Equipment Type

Kimble Remote Control Adds Efficiency

Operating a mixer from one’s feet takes practice, but it aids communications between driver and chute man

March 25, 2016

Years ago, I delivered a load of concrete to a crew pouring curbs at a strip mall in Boise, Idaho, with a rear-discharge mixer. After positioning the truck and helping the regular driver, Bill, hang a couple of chute extensions, I put the transmission in Low and watched in the right-side mirror as the foreman hand-signaled me to move ahead, stop, and increase or slow the pour rate. Bill also peered in the mirror and interpreted, but from the passenger seat he couldn’t see it all and besides, “Every guy has his own set of signals,” he explained later. The foreman was puzzled because too often I didn’t respond correctly, and he finally threw up his hands and grimaced—the universal sign of frustration. Bill saw that and said politely, “Here, I’d better take over.” 

Now, if that truck had been set up for remote-control operation and I had been wearing the special box you see here, I’d have been back where the work was, operating the truck, barrel and chute, putting the concrete right where it was supposed to go and at the right rate for the crew to handle. That’s the purpose of the new Kimble Mixer K2200-RC, installed on the company’s current rear-discharge body and a Freightliner 114SD chassis, which I tried out recently at the company’s plant in New Philadelphia, Ohio.

Photos: Construction Equipment

Chet Randolph, an electrical engineer who had a big hand in the product’s development, was my guide for this demonstration, and he sat in the passenger seat as I drove the truck out toward the plant gate. I commented that the truck’s steering was rather stiff, almost as though it was non-powered. “That’s our equipment on the steering shaft,” he said, and the truck’s power steering had to overcome it. “We’re working on that and it’ll be corrected.” 

I drove to a turn-around area just outside the plant gate and parked the truck. Randolph activated the RC controls on a box between the seats, and we climbed out. He hung the box around his neck, stepped back, and began running things. The truck moved forward and backward and left and right as he manipulated one of two joysticks. It’ll move as fast as 3.5 mph, he said. With the other joystick, he operated the drum in charge and discharge modes, and at various speeds. He also moved the chute, side to side and up and down. All of this duplicated what the driver would do from the cab and what a contractor’s crew member on the ground would do with the chute.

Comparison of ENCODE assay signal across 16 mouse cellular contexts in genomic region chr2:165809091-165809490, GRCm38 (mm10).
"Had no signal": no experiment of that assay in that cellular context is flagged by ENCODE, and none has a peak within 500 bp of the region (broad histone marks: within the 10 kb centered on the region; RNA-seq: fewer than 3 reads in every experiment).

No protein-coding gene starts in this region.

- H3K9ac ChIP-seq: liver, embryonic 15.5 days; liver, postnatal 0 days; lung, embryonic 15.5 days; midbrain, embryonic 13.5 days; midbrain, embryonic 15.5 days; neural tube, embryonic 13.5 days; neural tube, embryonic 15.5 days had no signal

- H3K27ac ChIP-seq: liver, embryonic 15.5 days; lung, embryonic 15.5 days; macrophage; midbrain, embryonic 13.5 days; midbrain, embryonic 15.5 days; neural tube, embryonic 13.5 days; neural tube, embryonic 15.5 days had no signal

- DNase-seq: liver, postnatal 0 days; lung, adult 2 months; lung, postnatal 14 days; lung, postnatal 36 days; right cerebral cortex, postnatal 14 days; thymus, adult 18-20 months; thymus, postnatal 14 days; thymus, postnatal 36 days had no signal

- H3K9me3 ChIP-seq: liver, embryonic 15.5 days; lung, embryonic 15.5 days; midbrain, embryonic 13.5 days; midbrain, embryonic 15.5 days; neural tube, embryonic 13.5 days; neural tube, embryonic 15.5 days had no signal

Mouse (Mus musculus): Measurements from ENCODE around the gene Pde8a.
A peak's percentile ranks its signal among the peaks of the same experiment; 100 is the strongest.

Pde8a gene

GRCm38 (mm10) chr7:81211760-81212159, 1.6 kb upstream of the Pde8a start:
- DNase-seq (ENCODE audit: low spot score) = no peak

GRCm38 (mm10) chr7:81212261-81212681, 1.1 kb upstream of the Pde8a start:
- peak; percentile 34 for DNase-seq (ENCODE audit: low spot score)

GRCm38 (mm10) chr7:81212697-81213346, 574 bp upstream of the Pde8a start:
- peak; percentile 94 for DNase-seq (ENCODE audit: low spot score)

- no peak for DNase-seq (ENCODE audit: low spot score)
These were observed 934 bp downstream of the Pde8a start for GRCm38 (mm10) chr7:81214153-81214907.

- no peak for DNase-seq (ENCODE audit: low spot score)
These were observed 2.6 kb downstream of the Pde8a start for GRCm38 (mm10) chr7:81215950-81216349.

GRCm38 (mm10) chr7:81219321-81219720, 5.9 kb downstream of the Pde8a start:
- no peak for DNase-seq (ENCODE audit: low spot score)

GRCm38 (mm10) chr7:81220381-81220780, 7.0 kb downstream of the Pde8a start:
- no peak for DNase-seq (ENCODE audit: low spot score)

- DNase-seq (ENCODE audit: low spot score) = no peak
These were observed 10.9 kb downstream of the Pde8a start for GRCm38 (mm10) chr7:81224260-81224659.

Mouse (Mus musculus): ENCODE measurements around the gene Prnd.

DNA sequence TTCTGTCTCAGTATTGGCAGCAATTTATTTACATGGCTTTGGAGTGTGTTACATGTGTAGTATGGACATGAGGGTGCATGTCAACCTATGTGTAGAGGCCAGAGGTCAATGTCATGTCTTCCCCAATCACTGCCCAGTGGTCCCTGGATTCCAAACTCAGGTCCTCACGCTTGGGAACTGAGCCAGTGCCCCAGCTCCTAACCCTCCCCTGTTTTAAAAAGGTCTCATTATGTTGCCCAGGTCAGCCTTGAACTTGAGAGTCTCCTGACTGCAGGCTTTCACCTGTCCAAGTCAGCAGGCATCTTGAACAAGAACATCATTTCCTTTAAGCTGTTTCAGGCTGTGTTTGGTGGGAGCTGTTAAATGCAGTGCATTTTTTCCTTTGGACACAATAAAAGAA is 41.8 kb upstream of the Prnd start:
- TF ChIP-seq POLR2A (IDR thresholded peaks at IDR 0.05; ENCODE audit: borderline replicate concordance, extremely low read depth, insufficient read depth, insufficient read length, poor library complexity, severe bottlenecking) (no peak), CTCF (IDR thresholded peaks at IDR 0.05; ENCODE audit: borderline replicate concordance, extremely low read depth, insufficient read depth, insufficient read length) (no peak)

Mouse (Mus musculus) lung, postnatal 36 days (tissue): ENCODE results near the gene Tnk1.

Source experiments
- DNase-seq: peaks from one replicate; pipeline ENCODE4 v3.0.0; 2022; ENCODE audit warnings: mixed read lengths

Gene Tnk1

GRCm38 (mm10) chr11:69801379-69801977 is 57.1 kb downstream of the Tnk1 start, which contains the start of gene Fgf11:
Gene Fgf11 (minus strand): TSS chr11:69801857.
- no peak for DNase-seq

The parking brake is on while the driver is out with the box, and ordering the truck to move temporarily releases the spring brakes, similar to a work brake on a trash collection truck. They reset when the operator releases the joystick. “You have to keep a thumb on one of the dead-man buttons on the joysticks,” he said. “If you let go, everything stops. There’s also a gyroscope inside the box. If it’s dropped,” like when the operator falls down, “it knows it isn’t level and also stops things.” So there’s a double fail-safe. It’s conceivable that the truck could hit something while moving forward, so the operator simply needs to position himself to see what’s up ahead. The next generation RC may include a camera on the front of the truck and a screen in an enlarged control box.

Then it was my turn. I hung the remote control box around my neck and let it rest against my belly. The near side of the box is concave shaped so it fits comfortably. I stood within 20 or so feet of the truck while keeping an eye on any obstacles out front. Manipulating the joysticks, I moved the truck and chute pretty much where I wanted them to be. I found the remote steering somewhat touchy, as the front wheels cut quickly until I learned to gently push the joystick left or right. Moving the joystick up or down sent the truck rolling forward or rearward. Engine revs rose and fell as the truck sped up, slowed down or stopped, as though the diesel were directly propelling the truck, but it wasn’t. Working through a PTO, it was spinning a hydraulic pump that powered a motor on the transfer case and others on the steering shaft, chute and drum, as needed. I felt I was mastering the controls pretty quickly, but certainly needed more practice.